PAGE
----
So six months have passed, 350 commits have been made and 147 daily meetings attended...here is a short recap of what I have expected versus what that looked like in reality.
"Well, dreams, they feel real while we're in them right? Its only when we wake up that we realize that something was actually strange." - Cobb
Like every one of us, I have learned my craft mostly on online tutorials. And there you touch on really wide subjects. In my case, as a react developer, that would be react router, storybook, animation libraries, testing, internalization and concepts like spa, ssg and ssr to name a few. And here is me walking into my first job thinking I will use all those tools daily.
Well, that didn’t work as planned. In reality, the best way to describe how it actually is: you dive in and work much deeper, but with much less tools. And these tools depend on the project that you get assigned. Sometimes it sucks not working with the stuff that you find interesting and engaging, but that is the reality of having a job. On the bright side, there’s plenty of interesting things to learn in the depth of every tool.
"Musn't be afraid to dream a little bigger, darling." - Eames
Scrum is like your mother-in-law, it points out ALL your faults
I imagined my everyday working flow to look something like this: senior developer on the project gives me one detailed task for a week or two, and my communication is solely with him or in rare cases with the backend team - and that’s it.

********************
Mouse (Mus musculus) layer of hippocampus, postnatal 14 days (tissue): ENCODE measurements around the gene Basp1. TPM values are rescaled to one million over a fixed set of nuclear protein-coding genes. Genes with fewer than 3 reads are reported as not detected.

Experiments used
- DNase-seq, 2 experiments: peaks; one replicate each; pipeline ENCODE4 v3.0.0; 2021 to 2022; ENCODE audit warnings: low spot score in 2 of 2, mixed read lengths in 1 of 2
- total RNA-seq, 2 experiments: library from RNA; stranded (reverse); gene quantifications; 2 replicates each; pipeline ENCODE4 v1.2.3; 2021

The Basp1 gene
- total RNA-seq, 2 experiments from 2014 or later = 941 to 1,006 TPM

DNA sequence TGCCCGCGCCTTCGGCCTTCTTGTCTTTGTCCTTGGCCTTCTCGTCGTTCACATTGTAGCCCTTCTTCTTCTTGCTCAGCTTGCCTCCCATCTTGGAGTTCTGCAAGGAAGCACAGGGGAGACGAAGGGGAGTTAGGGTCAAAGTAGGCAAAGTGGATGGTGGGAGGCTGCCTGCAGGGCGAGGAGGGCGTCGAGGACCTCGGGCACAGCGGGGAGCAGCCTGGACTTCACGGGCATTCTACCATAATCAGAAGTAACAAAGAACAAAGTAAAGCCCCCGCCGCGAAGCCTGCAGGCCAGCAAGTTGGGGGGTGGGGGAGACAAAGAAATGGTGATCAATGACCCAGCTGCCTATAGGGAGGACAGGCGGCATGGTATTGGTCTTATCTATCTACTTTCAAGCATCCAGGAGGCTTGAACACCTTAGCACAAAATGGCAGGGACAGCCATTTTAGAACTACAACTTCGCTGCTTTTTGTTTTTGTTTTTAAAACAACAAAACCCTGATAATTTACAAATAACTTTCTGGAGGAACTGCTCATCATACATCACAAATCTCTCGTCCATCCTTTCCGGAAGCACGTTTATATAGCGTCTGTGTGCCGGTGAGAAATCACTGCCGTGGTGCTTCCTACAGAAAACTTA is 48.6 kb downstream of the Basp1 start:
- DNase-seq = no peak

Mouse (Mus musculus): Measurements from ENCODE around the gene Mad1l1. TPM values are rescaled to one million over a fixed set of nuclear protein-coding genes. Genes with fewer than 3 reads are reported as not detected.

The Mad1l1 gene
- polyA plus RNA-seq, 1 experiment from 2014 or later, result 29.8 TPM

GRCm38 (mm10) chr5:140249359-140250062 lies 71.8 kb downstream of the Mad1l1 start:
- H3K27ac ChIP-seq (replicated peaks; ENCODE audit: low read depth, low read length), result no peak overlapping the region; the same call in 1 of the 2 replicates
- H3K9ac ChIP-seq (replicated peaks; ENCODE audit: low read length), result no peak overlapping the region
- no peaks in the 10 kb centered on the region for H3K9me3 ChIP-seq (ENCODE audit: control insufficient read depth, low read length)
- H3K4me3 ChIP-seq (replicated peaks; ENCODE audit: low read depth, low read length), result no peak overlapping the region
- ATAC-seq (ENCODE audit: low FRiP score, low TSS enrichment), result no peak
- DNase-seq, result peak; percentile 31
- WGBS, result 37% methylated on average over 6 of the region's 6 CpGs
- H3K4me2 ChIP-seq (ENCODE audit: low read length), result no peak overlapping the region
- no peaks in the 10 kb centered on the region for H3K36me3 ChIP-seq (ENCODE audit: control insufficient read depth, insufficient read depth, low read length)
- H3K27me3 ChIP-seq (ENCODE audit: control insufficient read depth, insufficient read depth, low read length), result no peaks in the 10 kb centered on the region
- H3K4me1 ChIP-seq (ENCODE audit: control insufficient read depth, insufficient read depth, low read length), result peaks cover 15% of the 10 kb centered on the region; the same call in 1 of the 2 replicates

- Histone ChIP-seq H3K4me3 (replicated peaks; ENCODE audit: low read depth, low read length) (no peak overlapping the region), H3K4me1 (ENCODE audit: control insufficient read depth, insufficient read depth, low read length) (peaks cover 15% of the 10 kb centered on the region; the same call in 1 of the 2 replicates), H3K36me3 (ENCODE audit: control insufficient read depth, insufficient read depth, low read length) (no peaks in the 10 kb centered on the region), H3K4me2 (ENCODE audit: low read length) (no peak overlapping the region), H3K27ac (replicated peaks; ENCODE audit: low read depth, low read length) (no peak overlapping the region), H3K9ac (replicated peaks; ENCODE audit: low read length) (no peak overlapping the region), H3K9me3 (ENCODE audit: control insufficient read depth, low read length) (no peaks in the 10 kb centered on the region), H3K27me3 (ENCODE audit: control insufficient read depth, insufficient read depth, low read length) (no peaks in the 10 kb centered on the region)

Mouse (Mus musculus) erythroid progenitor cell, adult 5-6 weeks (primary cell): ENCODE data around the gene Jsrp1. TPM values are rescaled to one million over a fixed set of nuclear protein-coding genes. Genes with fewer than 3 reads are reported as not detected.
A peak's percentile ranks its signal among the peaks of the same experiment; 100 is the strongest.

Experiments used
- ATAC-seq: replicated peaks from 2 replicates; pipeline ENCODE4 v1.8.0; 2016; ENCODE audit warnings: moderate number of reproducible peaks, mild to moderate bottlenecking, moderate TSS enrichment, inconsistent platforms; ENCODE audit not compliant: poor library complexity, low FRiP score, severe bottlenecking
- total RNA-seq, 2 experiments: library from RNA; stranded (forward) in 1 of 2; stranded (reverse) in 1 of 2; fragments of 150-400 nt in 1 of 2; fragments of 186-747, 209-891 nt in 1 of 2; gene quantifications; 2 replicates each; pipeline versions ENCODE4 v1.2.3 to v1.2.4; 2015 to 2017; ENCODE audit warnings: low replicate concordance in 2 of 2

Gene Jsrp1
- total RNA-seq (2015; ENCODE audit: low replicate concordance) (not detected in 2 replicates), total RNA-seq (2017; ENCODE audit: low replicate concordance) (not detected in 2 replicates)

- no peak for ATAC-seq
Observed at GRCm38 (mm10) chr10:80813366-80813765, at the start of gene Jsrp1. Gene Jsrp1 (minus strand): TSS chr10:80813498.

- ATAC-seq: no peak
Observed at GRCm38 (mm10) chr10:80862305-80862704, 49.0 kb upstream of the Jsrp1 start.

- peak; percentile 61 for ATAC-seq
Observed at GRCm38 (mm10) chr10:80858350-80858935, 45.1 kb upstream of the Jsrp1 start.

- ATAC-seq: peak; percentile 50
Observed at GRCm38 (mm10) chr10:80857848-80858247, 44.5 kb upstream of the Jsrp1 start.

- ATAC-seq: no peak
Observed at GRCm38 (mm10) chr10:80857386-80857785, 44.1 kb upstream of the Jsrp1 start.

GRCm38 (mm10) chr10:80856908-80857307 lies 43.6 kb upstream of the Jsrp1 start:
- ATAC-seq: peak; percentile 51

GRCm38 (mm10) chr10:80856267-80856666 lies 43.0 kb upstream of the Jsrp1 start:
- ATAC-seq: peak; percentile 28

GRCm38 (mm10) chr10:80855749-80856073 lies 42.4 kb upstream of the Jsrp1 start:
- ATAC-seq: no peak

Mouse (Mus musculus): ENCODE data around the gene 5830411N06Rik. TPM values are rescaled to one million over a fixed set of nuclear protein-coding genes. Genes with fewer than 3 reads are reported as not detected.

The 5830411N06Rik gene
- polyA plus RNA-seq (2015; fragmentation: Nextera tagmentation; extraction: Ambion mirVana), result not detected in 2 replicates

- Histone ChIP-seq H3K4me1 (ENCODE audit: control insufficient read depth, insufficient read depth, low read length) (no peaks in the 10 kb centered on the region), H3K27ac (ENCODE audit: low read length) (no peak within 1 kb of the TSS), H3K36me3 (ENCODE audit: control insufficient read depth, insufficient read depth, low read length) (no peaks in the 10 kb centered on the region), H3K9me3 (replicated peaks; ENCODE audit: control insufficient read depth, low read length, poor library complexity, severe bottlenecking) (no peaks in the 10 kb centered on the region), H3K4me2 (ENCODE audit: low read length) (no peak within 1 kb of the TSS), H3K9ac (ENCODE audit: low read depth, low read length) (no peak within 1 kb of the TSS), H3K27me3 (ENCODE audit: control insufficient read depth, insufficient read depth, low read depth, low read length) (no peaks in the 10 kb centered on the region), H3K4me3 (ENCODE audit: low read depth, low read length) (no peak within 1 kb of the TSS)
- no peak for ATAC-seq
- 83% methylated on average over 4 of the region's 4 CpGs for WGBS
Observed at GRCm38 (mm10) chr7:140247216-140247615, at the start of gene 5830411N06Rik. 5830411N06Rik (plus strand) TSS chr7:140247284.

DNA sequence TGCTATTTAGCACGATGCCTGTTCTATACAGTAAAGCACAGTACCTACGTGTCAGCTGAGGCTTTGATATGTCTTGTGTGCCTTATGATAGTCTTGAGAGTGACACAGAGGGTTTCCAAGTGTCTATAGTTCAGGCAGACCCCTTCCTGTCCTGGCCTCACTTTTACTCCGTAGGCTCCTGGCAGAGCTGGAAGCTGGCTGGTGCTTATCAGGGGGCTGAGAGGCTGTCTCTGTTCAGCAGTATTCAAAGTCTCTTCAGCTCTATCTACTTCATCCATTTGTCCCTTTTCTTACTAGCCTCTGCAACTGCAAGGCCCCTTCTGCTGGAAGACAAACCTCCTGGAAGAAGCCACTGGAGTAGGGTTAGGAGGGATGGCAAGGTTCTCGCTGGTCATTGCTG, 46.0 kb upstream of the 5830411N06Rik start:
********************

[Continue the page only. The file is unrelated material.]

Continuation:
Ken Schwaber had other ideas. Because of this guy, things called organization, communication, time and task management, planning etc. came into my life. Daily meetings, story points, estimations...whole new world. To this day it is a work in progress, and also - scrum development isn’t particularly student friendly. But as I wrote in the title of this section, it points out all your flaws and gives you something to work on - really important characteristics for your future successful career.
"Look if you want my help, you're gonna have to be completely open with me. I need to know my way around your thoughts better than your wife, better than your therapist, better than anyone." - Cobb
Totally expected to work with Richards, Gilfoyles, Jian Yangs characters of the world, sometimes with a bit of Mark Zuckerberg ego on the side. Very hard to engage with, even harder to learn something from them.
I still remember my first few days where I was actually shocked how incredibly brilliant, but also so down to earth and approachable everyone were. From giving me advice, to playing Fifa on lunch breaks and having great time on our "spontaneous" parties. Impressed.
"I got someone better!" - Miles
In retrospect, it's incredible how much you can be in the wrong with expectations (👋 estimations). Also, our developer community is incredible in real life too, even better, because you have that human touch too. And for my fellow students, I recommend you start exploring jobs, because you learn so so much - not only about the technical stuff, but more importantly, the processes of developing a product, organizational skills and the mindset behind successful programmers and companies.
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